Such was my story and I didn’t even realize it was happening. These deep things about faith and our relationship with God, these roads in our spiritual journey that are less travelled – I didn’t give them much pondering. Until a few months ago. The hard trials and bouts of discouragement and the devil’s incessant whispering, taking advantage of the crisis, had brought me to Jesus’ feet each time, begging for help, love, and mercy. But what was becoming of my heart? Every now and then, it wallowed in self-pity and fought discouragement so powerful it had tried to drown me many times. I’m thankful that those episodes don’t last longer beyond an hour.

When my Savior and I found each other twelve years ago and He freed me from all sin, guilt, and shame, the feeling was so exhilarating that for months, I just wept in gratitude and awe before Him. It was a blissful “honeymoon” and I talked about it to whoever cared to listen. Then healing didn’t come. Instead, fiery trials did. The illness and suffering intensified and would last for years. Often, I felt like laundry being tumbled helplessly in the washing machine and there was no one who could pull out the plug to stop it.

Through those years, images of an angry God would float in my mind as I received the cruel blows on my body, blows that scared me and sent me trembling to the core and cowering in a dark corner (figuratively) (crying now). At other times, I saw glimpses of the Lord in my mind just standing in the background, watching me suffer so hard. One time, I even imagined my angel pleading to Him to do something (more tears). Those thoughts would parade in the periphery of my mind, unbidden, born out of desperation due to the intense suffering that battered my body. In those agonizingly difficult times, I couldn’t help but think of the almighty, all-powerful God as a severe, punishing God. It was always a painful thought.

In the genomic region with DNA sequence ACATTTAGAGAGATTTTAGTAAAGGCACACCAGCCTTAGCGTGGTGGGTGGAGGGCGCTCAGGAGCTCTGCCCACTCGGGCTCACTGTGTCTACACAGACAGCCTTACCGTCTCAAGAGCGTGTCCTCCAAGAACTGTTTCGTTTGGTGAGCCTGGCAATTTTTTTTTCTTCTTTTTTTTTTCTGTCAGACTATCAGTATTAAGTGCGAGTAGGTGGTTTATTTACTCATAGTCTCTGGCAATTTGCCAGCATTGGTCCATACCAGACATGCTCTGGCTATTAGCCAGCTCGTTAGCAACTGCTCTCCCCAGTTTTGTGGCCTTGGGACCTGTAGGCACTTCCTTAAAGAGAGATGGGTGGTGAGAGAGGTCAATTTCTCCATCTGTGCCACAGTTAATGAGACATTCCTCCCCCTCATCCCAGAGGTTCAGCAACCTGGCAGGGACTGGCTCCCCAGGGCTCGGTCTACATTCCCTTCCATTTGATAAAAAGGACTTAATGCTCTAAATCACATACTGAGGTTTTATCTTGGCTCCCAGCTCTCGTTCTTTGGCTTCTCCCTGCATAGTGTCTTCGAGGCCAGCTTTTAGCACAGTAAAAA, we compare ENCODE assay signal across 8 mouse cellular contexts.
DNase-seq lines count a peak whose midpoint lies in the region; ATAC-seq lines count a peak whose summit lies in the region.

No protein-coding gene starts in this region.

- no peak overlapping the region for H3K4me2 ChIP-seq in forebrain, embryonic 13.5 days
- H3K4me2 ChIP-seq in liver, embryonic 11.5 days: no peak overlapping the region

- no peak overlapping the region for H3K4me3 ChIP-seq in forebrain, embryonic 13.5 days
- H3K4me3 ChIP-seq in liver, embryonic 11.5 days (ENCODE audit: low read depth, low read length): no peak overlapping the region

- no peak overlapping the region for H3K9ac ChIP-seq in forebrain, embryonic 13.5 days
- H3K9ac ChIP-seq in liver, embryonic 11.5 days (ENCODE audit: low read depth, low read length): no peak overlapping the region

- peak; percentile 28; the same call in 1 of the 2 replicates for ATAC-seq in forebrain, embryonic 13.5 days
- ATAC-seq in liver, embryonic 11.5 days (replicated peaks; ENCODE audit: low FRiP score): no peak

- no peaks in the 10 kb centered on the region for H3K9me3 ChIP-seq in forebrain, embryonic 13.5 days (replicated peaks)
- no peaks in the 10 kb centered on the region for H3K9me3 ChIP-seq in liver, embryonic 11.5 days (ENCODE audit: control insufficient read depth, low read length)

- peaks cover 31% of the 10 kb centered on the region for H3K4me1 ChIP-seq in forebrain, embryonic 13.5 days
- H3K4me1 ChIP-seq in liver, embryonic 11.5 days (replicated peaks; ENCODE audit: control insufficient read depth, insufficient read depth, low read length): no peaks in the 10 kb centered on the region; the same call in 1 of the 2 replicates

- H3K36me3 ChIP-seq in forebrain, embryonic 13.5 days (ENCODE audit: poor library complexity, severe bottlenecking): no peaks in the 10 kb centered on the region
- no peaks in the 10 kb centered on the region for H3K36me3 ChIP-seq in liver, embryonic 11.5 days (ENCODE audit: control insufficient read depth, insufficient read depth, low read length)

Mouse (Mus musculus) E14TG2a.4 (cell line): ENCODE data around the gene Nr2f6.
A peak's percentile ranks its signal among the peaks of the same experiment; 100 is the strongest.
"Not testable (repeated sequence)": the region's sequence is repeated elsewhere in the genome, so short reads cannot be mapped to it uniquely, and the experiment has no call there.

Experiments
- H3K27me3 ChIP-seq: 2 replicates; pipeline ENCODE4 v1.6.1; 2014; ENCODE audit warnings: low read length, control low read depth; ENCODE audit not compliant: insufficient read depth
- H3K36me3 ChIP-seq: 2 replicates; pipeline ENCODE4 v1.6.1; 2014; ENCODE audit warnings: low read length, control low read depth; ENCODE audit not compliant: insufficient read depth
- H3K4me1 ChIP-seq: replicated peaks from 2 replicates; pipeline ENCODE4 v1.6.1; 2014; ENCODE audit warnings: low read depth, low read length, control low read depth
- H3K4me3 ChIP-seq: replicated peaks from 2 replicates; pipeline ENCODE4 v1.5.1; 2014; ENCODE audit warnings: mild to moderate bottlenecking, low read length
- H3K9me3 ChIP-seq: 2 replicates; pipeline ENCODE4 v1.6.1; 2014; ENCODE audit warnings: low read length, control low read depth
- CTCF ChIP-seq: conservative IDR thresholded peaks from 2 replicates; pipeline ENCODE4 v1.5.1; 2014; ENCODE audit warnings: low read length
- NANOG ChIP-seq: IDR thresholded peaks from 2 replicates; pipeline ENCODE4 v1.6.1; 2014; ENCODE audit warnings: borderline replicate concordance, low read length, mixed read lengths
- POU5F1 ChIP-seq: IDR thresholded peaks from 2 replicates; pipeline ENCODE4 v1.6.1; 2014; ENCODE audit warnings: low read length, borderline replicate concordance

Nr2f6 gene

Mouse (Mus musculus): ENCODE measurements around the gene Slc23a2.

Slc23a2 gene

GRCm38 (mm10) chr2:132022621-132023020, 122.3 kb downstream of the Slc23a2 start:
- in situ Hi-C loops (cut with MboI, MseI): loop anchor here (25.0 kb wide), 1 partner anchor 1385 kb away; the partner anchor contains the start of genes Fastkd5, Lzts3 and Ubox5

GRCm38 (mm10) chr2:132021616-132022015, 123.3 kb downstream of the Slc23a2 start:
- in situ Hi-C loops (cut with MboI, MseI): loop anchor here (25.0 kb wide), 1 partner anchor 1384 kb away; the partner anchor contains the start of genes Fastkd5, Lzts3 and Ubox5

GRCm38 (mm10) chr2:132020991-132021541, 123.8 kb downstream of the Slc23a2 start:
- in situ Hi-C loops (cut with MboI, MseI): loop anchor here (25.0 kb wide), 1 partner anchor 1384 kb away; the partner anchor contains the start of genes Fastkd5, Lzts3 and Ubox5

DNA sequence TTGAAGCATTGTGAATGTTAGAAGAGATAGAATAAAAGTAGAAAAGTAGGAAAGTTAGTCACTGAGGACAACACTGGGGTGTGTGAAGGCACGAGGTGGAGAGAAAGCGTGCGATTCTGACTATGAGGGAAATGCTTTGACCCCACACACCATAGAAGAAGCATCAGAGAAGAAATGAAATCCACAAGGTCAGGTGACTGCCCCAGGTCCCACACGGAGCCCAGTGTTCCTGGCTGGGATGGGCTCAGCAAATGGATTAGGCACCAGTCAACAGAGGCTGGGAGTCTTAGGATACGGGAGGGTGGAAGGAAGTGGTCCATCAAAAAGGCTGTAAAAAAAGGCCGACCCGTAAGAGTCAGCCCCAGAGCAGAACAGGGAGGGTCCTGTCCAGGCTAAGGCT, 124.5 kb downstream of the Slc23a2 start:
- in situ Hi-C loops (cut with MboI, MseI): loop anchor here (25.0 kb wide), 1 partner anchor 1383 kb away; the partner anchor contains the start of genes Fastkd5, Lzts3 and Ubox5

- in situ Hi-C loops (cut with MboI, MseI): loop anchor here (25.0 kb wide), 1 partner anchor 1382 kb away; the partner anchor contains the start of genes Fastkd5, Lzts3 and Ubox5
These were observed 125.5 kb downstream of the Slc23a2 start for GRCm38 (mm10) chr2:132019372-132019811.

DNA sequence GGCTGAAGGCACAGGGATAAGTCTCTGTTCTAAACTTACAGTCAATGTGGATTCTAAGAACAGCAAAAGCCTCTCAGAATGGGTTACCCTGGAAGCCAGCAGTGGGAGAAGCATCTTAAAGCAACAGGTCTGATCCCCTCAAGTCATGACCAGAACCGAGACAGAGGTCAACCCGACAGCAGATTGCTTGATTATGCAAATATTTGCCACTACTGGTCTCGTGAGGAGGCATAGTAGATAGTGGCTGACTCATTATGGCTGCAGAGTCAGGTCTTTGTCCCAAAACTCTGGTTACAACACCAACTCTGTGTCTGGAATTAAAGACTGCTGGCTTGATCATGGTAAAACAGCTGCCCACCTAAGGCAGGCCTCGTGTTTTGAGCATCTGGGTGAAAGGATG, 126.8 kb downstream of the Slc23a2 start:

Yes, my relationship with my Lord and King has been rather bittersweet, with peaks and dips like a roller coaster ride (now I can smile).

I can think of two Biblical men who felt the same way I did. David said in Psalm 32: “For day and night thy hand was heavy upon me.” This was my heart’s cry, too.

Through the years, my soul echoed Job’s soul-wrenching discourse. Season after season of sickness and suffering had me owning his words. I understood on a very intimate level every anguished word he spoke:

 But he is unchangeable [of one mind] and who can turn him back?
What he desires, that he does.
14 For he will complete what he appoints for me,
and many such things are in his mind.
15 Therefore I am terrified at his presence;
when I consider, I am in dread of him.
16 God has made my heart faint;
the Almighty has terrified me. (Job 23:13-16, annotation mine)

Job, once a powerful man, in his extreme suffering, became so terrified of God.

But back to the present. There is a need to heal from the wounds caused by our misconceptions of God, otherwise, we will never find true joy and wholeness in Him. And without our full trust in Him, that He is a just and merciful God, we can’t have complete courage to live the life He has purposed for us. Even if the trials have not fully passed, there is a need (now, not later) to re-acquaint ourselves with the heart of the Lord Jesus Christ, the express image of the invisible God.